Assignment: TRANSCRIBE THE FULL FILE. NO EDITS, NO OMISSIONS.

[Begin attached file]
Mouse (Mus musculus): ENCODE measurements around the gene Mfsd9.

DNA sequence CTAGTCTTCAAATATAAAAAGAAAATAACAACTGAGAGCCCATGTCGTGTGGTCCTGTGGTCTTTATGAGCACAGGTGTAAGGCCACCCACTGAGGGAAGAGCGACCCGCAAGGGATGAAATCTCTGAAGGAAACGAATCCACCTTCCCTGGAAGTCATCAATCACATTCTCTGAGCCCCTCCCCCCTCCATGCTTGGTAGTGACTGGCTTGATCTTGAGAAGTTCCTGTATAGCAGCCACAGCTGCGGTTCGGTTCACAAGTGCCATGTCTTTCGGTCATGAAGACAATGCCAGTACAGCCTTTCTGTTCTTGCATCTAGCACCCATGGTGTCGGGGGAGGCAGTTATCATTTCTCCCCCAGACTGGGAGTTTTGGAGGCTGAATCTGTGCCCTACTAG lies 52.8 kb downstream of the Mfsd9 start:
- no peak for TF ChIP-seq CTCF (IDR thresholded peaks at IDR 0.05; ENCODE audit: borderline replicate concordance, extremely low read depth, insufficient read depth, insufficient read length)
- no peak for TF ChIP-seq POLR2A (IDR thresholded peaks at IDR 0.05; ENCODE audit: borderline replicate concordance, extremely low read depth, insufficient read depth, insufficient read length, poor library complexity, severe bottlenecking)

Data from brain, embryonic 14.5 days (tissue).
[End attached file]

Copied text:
Mouse (Mus musculus): ENCODE measurements around the gene Mfsd9.

DNA sequence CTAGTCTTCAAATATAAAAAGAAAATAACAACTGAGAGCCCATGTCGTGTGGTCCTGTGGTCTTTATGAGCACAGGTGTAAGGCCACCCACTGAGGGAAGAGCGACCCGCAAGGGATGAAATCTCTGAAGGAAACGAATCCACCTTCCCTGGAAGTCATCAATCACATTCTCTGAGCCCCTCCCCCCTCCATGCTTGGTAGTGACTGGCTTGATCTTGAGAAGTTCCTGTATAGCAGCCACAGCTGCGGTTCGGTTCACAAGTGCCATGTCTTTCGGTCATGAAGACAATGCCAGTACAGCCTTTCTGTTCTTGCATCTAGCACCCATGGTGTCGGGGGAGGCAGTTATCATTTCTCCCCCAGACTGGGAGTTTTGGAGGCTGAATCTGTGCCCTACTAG lies 52.8 kb downstream of the Mfsd9 start:
- no peak for TF ChIP-seq CTCF (IDR thresholded peaks at IDR 0.05; ENCODE audit: borderline replicate concordance, extremely low read depth, insufficient read depth, insufficient read length)
- no peak for TF ChIP-seq POLR2A (IDR thresholded peaks at IDR 0.05; ENCODE audit: borderline replicate concordance, extremely low read depth, insufficient read depth, insufficient read length, poor library complexity, severe bottlenecking)

Data from brain, embryonic 14.5 days (tissue).